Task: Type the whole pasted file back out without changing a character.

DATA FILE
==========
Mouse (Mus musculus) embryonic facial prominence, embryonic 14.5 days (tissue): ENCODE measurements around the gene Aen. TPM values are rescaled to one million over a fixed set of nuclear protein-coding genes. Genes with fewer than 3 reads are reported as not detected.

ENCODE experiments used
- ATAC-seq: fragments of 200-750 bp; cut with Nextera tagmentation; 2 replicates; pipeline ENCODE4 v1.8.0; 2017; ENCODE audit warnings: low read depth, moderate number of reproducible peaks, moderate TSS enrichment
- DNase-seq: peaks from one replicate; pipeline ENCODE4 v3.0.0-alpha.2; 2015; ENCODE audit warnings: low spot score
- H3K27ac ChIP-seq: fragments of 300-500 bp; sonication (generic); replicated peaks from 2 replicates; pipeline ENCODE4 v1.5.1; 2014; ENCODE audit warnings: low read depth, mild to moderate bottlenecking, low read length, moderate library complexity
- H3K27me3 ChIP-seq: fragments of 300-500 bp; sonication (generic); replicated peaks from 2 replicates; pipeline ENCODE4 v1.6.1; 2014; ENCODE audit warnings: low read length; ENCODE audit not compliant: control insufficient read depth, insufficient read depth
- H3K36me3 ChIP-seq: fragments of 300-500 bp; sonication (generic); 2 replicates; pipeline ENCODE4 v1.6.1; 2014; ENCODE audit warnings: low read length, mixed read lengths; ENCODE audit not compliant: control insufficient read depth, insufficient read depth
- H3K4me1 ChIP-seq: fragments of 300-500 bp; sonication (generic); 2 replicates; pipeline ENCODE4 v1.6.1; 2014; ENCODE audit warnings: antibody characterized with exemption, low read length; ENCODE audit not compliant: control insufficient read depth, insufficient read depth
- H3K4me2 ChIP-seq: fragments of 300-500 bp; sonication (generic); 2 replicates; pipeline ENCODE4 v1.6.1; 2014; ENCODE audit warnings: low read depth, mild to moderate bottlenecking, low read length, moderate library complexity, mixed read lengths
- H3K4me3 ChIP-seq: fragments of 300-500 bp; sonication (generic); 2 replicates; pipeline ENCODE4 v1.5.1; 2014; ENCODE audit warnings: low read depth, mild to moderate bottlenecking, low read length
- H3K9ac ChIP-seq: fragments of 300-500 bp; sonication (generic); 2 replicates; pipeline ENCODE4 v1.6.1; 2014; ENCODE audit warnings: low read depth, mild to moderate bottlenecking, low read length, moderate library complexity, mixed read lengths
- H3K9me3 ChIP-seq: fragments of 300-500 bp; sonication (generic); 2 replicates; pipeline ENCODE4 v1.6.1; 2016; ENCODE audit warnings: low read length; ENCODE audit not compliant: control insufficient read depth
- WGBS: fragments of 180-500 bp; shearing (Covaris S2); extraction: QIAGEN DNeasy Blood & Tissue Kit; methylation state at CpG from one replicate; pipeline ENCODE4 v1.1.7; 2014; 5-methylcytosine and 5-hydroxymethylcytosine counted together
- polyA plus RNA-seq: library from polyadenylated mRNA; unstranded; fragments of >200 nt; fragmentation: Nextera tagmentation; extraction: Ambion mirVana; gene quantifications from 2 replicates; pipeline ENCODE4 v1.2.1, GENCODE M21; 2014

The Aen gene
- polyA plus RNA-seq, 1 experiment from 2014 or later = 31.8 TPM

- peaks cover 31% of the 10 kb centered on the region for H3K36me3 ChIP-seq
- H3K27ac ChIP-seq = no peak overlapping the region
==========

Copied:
Mouse (Mus musculus) embryonic facial prominence, embryonic 14.5 days (tissue): ENCODE measurements around the gene Aen. TPM values are rescaled to one million over a fixed set of nuclear protein-coding genes. Genes with fewer than 3 reads are reported as not detected.

ENCODE experiments used
- ATAC-seq: fragments of 200-750 bp; cut with Nextera tagmentation; 2 replicates; pipeline ENCODE4 v1.8.0; 2017; ENCODE audit warnings: low read depth, moderate number of reproducible peaks, moderate TSS enrichment
- DNase-seq: peaks from one replicate; pipeline ENCODE4 v3.0.0-alpha.2; 2015; ENCODE audit warnings: low spot score
- H3K27ac ChIP-seq: fragments of 300-500 bp; sonication (generic); replicated peaks from 2 replicates; pipeline ENCODE4 v1.5.1; 2014; ENCODE audit warnings: low read depth, mild to moderate bottlenecking, low read length, moderate library complexity
- H3K27me3 ChIP-seq: fragments of 300-500 bp; sonication (generic); replicated peaks from 2 replicates; pipeline ENCODE4 v1.6.1; 2014; ENCODE audit warnings: low read length; ENCODE audit not compliant: control insufficient read depth, insufficient read depth
- H3K36me3 ChIP-seq: fragments of 300-500 bp; sonication (generic); 2 replicates; pipeline ENCODE4 v1.6.1; 2014; ENCODE audit warnings: low read length, mixed read lengths; ENCODE audit not compliant: control insufficient read depth, insufficient read depth
- H3K4me1 ChIP-seq: fragments of 300-500 bp; sonication (generic); 2 replicates; pipeline ENCODE4 v1.6.1; 2014; ENCODE audit warnings: antibody characterized with exemption, low read length; ENCODE audit not compliant: control insufficient read depth, insufficient read depth
- H3K4me2 ChIP-seq: fragments of 300-500 bp; sonication (generic); 2 replicates; pipeline ENCODE4 v1.6.1; 2014; ENCODE audit warnings: low read depth, mild to moderate bottlenecking, low read length, moderate library complexity, mixed read lengths
- H3K4me3 ChIP-seq: fragments of 300-500 bp; sonication (generic); 2 replicates; pipeline ENCODE4 v1.5.1; 2014; ENCODE audit warnings: low read depth, mild to moderate bottlenecking, low read length
- H3K9ac ChIP-seq: fragments of 300-500 bp; sonication (generic); 2 replicates; pipeline ENCODE4 v1.6.1; 2014; ENCODE audit warnings: low read depth, mild to moderate bottlenecking, low read length, moderate library complexity, mixed read lengths
- H3K9me3 ChIP-seq: fragments of 300-500 bp; sonication (generic); 2 replicates; pipeline ENCODE4 v1.6.1; 2016; ENCODE audit warnings: low read length; ENCODE audit not compliant: control insufficient read depth
- WGBS: fragments of 180-500 bp; shearing (Covaris S2); extraction: QIAGEN DNeasy Blood & Tissue Kit; methylation state at CpG from one replicate; pipeline ENCODE4 v1.1.7; 2014; 5-methylcytosine and 5-hydroxymethylcytosine counted together
- polyA plus RNA-seq: library from polyadenylated mRNA; unstranded; fragments of >200 nt; fragmentation: Nextera tagmentation; extraction: Ambion mirVana; gene quantifications from 2 replicates; pipeline ENCODE4 v1.2.1, GENCODE M21; 2014

The Aen gene
- polyA plus RNA-seq, 1 experiment from 2014 or later = 31.8 TPM

- peaks cover 31% of the 10 kb centered on the region for H3K36me3 ChIP-seq
- H3K27ac ChIP-seq = no peak overlapping the region